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Ta Hsueh and Chung Yung: The Highest Order of Cultivation AND On the Practice of the Mean (Penguin Classics) [Paperback]

PENGUIN GROUP (UK) , Andrew Plaks

Price: £10.63 & FREE Delivery in the UK. Details
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Book Description

4 Dec 2003 Penguin Classics
Set alongside The Analects and Mencius, these two texts make up the 'Four Books' of Chinese Confucian tradition. Their depiction of the 'Way of Great Learning' focuses on the moral tenets of Confucian thinking, establishing a universal framework that links individuals with the cosmos. By drawing together key ethical and philophical, and metaphysical issues, the essays deal with the individual's development of moral character. They have long occupied a central position in the educational and political infrastructure of China, Korea and Japan, and their influence and popularity continues to grow, in the East and in the West.

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Ta Hsueh and Chung Yung: The Highest Order of Cultivation AND On the Practice of the Mean (Penguin Classics) + Mencius (Penguin Classics) + The Book of Chuang Tzu (Penguin Classics)
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About the Author

ANDREW PLAKS is Professor of East Asian Studies at Princeton University. He has published widely on Chinese philosophy and religion. XINZHONG YAO is Professor of Religion & Ethics at the University of Wales, Lampeter.

Inside This Book (Learn More)
First Sentence
The traditional title of this treatise - taken simply from the first two words of the text - is almost always given in Western translations as a variation, in one form or another, on the expression 'great learning'. Read the first page
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Front Cover | Copyright | Table of Contents | Excerpt | Back Cover
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Amazon.com: 5.0 out of 5 stars  2 reviews
19 of 23 people found the following review helpful
5.0 out of 5 stars It's about time Penguin Classics got to this! 1 Dec 2004
By Jim - Published on Amazon.com
I love Penguin Classics, and have since I was a teenager. Their translations of the Greek and Roman classics are my most prized books. So it was frustrating when I began learning about ancient China and realized all the great works out there that were just dying to be given the same treatment as Livy, Plato, etc.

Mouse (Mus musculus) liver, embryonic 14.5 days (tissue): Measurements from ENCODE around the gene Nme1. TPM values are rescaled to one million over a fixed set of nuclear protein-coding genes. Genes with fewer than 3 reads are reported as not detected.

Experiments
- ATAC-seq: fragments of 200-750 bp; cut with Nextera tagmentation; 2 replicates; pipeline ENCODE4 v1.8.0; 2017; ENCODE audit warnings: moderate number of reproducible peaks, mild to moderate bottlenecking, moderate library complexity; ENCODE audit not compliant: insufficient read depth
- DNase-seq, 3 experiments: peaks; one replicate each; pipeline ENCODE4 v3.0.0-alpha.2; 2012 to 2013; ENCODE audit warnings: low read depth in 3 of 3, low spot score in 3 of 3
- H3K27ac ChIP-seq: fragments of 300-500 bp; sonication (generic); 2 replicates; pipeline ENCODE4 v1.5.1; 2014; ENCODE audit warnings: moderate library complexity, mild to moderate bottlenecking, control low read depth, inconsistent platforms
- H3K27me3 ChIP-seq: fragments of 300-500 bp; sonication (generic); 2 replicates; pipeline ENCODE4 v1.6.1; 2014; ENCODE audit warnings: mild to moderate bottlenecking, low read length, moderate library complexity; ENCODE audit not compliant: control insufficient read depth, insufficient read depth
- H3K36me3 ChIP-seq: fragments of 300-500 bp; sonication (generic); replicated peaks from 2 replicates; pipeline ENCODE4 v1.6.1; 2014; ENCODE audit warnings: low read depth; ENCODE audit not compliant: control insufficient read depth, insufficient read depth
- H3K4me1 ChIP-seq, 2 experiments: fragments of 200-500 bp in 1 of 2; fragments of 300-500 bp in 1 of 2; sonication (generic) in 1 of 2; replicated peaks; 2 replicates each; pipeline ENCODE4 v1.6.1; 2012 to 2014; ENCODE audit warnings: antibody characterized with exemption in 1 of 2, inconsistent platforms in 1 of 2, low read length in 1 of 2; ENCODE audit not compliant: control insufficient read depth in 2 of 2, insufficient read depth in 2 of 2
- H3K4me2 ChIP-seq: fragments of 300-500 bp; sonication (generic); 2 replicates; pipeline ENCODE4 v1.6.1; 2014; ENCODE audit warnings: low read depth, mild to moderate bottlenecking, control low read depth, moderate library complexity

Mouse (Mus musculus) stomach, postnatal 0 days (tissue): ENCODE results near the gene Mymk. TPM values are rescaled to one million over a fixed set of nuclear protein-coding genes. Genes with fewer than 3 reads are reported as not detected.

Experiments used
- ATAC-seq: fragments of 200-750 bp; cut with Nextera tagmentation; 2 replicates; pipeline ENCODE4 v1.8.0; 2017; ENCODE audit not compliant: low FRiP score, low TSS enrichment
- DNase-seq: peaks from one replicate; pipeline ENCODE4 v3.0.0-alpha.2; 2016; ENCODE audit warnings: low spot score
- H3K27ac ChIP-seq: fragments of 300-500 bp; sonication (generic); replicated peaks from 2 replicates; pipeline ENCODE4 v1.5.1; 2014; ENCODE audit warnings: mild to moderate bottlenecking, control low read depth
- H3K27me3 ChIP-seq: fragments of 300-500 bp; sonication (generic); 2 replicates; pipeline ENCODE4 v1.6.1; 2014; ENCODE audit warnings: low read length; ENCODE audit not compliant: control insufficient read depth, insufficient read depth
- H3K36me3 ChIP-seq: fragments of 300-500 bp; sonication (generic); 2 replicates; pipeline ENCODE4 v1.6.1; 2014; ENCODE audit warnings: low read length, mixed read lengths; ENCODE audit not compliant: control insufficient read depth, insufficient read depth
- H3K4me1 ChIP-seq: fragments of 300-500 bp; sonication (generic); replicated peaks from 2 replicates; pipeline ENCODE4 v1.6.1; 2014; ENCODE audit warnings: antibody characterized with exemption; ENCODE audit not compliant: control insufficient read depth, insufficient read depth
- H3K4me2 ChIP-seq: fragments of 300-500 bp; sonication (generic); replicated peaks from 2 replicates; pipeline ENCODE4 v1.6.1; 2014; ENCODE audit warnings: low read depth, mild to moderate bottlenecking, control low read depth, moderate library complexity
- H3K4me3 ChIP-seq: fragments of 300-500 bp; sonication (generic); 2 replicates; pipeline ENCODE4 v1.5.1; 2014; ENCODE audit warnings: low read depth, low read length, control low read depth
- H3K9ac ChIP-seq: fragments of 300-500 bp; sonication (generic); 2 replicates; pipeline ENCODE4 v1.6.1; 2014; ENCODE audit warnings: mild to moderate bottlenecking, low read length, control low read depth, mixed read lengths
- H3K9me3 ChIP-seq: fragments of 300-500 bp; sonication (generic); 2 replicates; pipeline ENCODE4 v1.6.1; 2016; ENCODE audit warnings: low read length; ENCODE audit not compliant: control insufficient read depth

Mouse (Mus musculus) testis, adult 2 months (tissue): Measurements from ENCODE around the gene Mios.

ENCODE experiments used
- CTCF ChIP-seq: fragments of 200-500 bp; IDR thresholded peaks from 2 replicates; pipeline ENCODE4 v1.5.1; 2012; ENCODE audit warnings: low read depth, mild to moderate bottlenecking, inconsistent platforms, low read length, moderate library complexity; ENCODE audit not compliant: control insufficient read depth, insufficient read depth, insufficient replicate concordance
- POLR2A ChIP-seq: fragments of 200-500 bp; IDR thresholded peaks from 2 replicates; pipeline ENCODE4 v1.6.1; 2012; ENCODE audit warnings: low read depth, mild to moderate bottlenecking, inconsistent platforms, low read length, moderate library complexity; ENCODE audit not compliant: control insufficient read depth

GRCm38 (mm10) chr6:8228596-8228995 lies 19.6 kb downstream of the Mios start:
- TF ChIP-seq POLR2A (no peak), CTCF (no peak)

So they've finally gotten to this most basic of texts, the Great Learning and the Doctrine of the Mean. Together with the Analects and Mencius, these make up the 4 books that were a main part of the civil service exams in imperial China (along with the 5 Classics: the Books of Documents, Odes, Changes, Rites, and the Spring and Autumn Annals).

One thing that should be changed about this translation is the use of Wade-Giles transcription instead of Pinyin. To me, Wade-Giles has always looked like a ridiculous attempt at phonetization - "Teng Hsiao-p'ing" instead of "Deng Xiaoping" Plus it is often misleading - the former Chinese leader's name starts with a "d" sound, not a "t" sound. I think Penguin needs to make it official policy to go to Pinyin, which is the standard usage in China and probably will be the VHS to Wade-Giles' Beta.

I also hope Penguin will produce more of the Chinese works that are kicking around out there. So far, Oxford World Classics have been beating them in the Asian classics category (only barely, though). Penguin could do a lot to introduce some classics to Westerners, and erase the myth that there aren't as many ancient works from China as there are from Greece and Rome.

I suggest Penguin publish the Book of Odes, Book of Documents, the Spring and Autumn Annals, the Tso Chuan, The Intrigue of the Warring States, the Conversations of the States, the Records of the Grand Historian, and Histories of the Former and Latter Han, all histories except the Book of Odes. These works would surely appeal to readers of Livy, Plutarch, Suetonius, Herodotus, and Thucydides. All it would take is a few footnotes and some maps to explain names and places a little. We shall see - but this book is a small step in the right direction.
5.0 out of 5 stars Masterful translations of master works 5 Jun 2014
By Reviewer - Published on Amazon.com
Format:Paperback|Verified Purchase
Great renditions and commentaries of Confucian classics that belong in the libraries of anyone with an interest in Chinese culture and philosophy. Timeless discussion of self-cultivation, spirit, morals, conduct. Easy to read, unlike some editions, and extensive supplementary information is included. Chinese names and terms are transliterated in the older Wade Giles system, which adds to a sense of historical connectivity even though the text and presentation are contemporary.
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